13 JUNE 1958, Page 27




A CHANGE has come over the economic scene in the United States. When I last wrote on this subject I had high hopes of the new Secretary of the Treasury, Mr. Robert Anderson, who, having gone on record that it was perhaps more important to stop till recession than it was to stop

the inflation, was not opposed to

making tax cuts even if it meant increasing the budget deficit. I had supposed that the President would take his cue from his en- lightened financial minister. But it now appears that both have shifted their ground, that both believe it to be more important 'right now' to stop inflation than recession. As for tax cuts they have set their faces against any such thing and are prepared to introduce bills to restore the re- ductions in excise taxes and company taxation which were automatically being made this July.

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The cause of this volte-face is traced back to le recent visit of the German finance minister, )(Actor Erhard. The Professor is said to have told he President that America might survive a defla- Fon but that it would never survive an inflation. This wild and foolish remark, coming from a Ger- man who is supposed to know everything about inflations, is believed to have made a profound impression on Mr. Eisenhower, who is not sup- lased to know very much about economics. But it is at least surprising that Mr. Robert Anderson should have fallen for such a dangerous reversal °f the truth. For while it is important for Western Governments always to take disinflationary action when an economy is veering towards inflation it - equally important for them to avoid adopting in uncompromising 'hard money at all costs' deflation if a dynamic and contented society is ? be preserved as the alternative way of life to -°111munism. Confidence in capitalism is a tender plant that needs careful watering.

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There is, of course, more to the Presidential '',11allge of heart than the influence of an itinerant Inman professor. Wages are still rising. Under ',Ting contracts wages will automatically go 'Pin the steel industry on July 1 and in aluminium In August 1. A price rise may follow. When the ?resent dispute in the motor industry is settled here is bound to be another wage lift for the t utemobile worker. Personal incomes actually .°se in March and April partly because farm „ ..'eftes increased, partly because Government Benefits and unemployment compensation offset the decline in the total of wages and salaries. This has ne doubt encouraged the President to believe rt a wage-cost inflation is still the paramount Danger. At the same time he has been told by his !)(Perts that by the end of the year Government Tending will have increased by $3,000 million we-thirds on defence) and State and local '°vernment expenditure (on new highways, etc.) 3 Y $2,000 million, which is said to be sufficient inu offset the expected decline in business spend- J.011 factories, plant and equipment. It is even 'aid that next year the Government will be spend- 'n8 g through budget deficits about $10,000 million more than it will be extracting in taxation. All this as convinced both Treasury and President that 3tax remissions are necessary. To reinforce the c inven- tories is said to be coming to an end and re- stecking should cause the economy to pick up with-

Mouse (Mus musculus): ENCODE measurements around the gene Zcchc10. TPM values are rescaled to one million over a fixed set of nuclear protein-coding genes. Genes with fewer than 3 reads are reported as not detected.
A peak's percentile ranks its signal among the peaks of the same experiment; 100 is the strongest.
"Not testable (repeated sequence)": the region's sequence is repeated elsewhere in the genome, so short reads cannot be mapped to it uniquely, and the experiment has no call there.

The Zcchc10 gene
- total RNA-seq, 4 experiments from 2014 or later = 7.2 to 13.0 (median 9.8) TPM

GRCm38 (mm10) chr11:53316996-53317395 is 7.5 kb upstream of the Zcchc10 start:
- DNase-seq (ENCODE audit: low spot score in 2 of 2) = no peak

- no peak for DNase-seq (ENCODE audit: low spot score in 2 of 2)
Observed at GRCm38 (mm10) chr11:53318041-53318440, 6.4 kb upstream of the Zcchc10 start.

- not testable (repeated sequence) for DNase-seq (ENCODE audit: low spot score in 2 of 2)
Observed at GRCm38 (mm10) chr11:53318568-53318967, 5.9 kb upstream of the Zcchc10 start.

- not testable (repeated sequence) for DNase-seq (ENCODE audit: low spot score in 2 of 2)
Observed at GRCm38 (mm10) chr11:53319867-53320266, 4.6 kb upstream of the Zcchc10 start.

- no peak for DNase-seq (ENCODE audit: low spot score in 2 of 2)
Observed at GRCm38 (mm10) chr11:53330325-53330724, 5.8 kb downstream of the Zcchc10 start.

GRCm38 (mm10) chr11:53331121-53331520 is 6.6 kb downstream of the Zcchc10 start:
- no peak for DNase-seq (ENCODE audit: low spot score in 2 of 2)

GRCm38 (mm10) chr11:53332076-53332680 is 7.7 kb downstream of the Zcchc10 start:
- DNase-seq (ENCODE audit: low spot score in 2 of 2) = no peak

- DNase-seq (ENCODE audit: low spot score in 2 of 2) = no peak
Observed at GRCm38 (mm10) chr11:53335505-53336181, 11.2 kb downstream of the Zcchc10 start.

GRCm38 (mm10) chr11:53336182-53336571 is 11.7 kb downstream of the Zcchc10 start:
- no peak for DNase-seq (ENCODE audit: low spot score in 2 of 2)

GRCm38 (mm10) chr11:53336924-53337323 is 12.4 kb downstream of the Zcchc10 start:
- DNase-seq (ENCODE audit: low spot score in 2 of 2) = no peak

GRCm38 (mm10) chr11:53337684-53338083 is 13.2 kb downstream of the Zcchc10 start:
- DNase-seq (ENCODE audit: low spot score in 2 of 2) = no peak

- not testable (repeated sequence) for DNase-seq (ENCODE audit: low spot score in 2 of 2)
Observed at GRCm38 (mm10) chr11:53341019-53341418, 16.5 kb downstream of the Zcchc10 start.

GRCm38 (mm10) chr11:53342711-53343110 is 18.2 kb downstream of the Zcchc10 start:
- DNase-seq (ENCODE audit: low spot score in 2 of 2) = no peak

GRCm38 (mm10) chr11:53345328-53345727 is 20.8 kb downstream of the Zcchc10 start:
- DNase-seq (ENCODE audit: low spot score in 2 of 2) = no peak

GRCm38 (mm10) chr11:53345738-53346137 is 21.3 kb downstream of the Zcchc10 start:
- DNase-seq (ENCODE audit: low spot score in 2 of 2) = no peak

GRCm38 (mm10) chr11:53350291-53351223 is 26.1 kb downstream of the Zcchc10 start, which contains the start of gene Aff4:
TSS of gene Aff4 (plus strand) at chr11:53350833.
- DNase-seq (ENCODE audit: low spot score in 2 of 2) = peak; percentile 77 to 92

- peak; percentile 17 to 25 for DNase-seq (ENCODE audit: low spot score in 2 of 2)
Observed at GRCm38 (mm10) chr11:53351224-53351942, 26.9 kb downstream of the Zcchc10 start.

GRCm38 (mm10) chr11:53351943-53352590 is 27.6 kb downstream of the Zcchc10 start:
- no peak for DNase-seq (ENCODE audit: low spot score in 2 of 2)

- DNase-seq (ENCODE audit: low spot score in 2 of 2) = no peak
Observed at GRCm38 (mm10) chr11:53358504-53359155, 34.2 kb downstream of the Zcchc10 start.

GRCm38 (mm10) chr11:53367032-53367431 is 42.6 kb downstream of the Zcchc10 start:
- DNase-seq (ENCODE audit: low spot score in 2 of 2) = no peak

out any need for further pump-priming on the part of the Government. So the bottom of the recession has been reached—in the wishful think- ing of the Treasury official. When unemployment dropped in May below 5 million—from 7+ per cent. to 7.2 per cent. of the labour force—and employment began to improve more than season- ally and steel operations picked up to over 55 per cent., that was the end of the argument, but it was not, they will find, the end of the gold outflow.

But others do not feel so complacent as the President and his Secretary of the Treasury. A joint Congressional economic committee has just issued a report expressing fears that there will be no quick upturn in the economy, apart from that caused by some stocking up, and that un- employment may rise to 7 million by the middle of next winter. Full employment is unlikely to be reached, it said, 'before mid-1959 at the earliest and might not be achieved until late in 1960.' I have not seen the full report of this committee but 1 know that estimates have been circulating pointing to a reduction in business capital expendi- tures of $8,000 million in 1959 as compared with 1957. When business confidence has been badly knocked it is not easy to restore the old tempo of industrial investment.

The story is current that M r. Eisenhower is very angry with the moguls of Detroit and lays on them responsibility for the prevailing recession because they have stubbornly insisted on turning out cumbersome and expensive automobiles which the public do not want to buy. if they would only tool up for a smaller and cheaper model, he feels, the slump would end. General Motors and Ford are said to be launching such a model this autumn and if they have a popular success there may well be some revival in car sales. But there is more to the recession than mere consumer resistance to the motors of Detroit. Statistically, there seems to be a change in consumer tastes— a shifting away from spending on cars and house- hold durables towards spending on leisure and services. If that is a truer explanation of the reces- sion it may mean a prolonged decline in capital expenditures. An excess industrial capacity has been built up on the false assumption that growth in consumer durable expenditures would be con- stant. This situation will not be corrected by cheaper money but by carefully distributed capital expenditures by the Government calculated to increase consumer incomes and expenditures. Wall Street, by its bullish behaviour, shows that it has quite misinterpreted the outlook.